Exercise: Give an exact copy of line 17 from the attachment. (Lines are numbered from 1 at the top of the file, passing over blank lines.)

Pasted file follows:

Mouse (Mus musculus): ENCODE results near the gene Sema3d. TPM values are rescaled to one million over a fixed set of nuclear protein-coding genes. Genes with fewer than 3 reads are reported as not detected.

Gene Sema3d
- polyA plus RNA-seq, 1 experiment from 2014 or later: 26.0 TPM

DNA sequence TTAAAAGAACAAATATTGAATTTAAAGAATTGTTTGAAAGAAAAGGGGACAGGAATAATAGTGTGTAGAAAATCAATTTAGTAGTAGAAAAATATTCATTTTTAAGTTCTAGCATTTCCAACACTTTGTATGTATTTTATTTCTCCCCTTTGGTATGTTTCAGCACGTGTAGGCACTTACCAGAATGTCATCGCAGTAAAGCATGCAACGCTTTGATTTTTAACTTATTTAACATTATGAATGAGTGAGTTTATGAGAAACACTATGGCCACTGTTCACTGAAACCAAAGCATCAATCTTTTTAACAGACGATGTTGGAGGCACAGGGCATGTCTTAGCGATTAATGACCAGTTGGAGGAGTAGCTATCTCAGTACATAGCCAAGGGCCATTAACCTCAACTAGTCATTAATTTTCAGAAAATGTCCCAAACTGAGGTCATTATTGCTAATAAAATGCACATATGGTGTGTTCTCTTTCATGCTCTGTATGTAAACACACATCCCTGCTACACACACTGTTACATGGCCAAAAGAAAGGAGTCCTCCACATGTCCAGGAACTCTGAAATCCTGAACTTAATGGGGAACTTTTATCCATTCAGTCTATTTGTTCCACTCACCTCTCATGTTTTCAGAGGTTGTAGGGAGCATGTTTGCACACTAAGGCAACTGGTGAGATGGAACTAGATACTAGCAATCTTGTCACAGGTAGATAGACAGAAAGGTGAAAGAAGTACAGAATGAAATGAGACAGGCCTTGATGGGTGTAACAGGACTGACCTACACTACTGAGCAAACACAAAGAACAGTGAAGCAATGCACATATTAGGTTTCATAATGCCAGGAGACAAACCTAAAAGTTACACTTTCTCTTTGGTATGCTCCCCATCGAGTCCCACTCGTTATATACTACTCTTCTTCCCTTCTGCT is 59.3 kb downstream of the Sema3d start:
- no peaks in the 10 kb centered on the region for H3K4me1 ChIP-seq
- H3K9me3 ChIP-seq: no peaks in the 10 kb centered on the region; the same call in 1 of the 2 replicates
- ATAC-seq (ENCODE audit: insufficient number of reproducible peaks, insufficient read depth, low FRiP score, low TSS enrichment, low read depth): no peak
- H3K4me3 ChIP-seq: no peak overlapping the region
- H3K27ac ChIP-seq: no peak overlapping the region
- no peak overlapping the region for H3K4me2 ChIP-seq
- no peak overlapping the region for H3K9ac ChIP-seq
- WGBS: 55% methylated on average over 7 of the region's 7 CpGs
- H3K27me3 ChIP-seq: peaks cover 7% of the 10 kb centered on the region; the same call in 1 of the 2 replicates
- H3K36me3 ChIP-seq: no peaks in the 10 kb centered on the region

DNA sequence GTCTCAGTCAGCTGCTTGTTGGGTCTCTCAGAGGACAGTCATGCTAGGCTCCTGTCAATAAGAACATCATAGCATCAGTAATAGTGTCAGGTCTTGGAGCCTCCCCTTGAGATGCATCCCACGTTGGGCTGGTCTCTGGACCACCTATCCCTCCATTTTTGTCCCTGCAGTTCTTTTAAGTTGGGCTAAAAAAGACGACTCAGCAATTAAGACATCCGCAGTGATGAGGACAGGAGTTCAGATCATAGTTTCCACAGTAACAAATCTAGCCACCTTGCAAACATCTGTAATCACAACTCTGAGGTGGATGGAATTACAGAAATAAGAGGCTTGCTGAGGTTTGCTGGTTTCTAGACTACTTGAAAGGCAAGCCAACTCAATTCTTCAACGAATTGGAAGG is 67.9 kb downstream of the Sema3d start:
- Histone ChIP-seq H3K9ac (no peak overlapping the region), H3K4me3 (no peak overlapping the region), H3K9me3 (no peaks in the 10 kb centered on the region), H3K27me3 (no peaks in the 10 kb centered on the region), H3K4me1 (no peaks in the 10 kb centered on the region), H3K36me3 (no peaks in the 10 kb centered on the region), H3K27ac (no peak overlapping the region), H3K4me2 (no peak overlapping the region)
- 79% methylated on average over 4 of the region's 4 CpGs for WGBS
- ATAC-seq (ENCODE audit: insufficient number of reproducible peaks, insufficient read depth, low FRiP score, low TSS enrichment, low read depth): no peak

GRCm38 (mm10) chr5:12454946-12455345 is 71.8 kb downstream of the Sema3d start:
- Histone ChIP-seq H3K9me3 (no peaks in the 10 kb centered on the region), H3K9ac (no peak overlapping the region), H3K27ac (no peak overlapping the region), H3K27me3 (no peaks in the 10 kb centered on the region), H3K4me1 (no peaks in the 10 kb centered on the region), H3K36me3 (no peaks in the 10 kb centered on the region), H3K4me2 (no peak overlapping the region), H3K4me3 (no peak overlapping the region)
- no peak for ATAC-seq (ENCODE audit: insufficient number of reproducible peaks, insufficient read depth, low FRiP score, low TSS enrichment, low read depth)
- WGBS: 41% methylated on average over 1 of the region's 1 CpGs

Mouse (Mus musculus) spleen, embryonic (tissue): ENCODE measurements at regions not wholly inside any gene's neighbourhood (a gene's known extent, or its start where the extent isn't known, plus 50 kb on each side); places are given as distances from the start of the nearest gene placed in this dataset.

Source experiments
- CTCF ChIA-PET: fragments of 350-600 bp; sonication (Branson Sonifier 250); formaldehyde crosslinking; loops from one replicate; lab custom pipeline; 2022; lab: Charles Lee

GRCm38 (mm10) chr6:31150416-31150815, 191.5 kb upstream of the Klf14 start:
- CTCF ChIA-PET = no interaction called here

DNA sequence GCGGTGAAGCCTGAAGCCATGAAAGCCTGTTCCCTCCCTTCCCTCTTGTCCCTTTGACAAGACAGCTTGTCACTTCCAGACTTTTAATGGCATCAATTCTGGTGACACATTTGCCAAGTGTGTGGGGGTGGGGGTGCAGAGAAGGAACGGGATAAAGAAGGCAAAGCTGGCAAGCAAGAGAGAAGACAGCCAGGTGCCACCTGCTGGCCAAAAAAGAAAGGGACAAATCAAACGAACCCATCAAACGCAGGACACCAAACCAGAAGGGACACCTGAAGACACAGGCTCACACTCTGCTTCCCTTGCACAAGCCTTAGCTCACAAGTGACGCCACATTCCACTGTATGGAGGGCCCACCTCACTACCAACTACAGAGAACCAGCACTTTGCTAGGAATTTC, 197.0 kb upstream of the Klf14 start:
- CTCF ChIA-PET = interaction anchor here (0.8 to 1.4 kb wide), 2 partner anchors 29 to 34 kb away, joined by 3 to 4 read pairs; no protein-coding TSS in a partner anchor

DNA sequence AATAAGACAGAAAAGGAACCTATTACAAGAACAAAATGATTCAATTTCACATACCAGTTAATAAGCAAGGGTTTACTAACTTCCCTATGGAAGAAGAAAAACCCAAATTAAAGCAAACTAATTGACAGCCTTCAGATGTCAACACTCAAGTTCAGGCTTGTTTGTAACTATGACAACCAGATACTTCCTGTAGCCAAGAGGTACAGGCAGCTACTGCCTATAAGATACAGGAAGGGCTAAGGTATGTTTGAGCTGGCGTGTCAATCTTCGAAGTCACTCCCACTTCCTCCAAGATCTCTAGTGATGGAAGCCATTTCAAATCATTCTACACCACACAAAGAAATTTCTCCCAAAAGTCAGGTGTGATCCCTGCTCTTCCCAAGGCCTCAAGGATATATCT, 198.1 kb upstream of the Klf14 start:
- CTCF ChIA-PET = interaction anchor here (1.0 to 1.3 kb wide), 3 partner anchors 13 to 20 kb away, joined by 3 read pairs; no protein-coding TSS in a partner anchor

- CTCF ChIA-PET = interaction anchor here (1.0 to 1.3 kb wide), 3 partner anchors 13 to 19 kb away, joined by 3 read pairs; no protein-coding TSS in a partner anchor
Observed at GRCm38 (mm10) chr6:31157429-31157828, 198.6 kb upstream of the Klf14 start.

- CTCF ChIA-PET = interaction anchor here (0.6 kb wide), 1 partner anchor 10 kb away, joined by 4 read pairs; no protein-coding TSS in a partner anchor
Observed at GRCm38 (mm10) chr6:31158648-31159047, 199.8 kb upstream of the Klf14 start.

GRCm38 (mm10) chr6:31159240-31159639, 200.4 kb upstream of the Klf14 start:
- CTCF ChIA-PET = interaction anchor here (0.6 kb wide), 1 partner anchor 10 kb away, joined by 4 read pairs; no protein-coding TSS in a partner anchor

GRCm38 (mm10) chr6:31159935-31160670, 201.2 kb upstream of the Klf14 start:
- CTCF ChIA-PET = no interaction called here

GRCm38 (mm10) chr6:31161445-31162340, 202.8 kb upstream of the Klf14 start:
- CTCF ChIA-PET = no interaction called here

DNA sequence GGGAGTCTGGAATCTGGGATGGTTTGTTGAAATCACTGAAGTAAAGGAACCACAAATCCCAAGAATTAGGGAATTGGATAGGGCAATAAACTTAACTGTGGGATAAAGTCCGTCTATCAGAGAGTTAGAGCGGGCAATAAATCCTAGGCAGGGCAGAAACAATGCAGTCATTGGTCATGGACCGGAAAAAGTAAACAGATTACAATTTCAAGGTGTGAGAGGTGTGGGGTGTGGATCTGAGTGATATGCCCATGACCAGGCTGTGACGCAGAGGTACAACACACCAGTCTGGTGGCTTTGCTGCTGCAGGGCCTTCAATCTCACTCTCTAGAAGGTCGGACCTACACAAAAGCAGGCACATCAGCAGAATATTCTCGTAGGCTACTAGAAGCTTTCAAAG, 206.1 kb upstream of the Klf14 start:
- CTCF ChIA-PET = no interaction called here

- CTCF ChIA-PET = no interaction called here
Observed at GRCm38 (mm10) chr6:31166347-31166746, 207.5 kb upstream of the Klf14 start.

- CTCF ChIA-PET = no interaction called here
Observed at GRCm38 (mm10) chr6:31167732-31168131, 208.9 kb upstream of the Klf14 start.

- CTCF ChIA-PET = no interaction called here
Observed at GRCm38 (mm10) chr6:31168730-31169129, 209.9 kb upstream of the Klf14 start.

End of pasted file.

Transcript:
- 79% methylated on average over 4 of the region's 4 CpGs for WGBS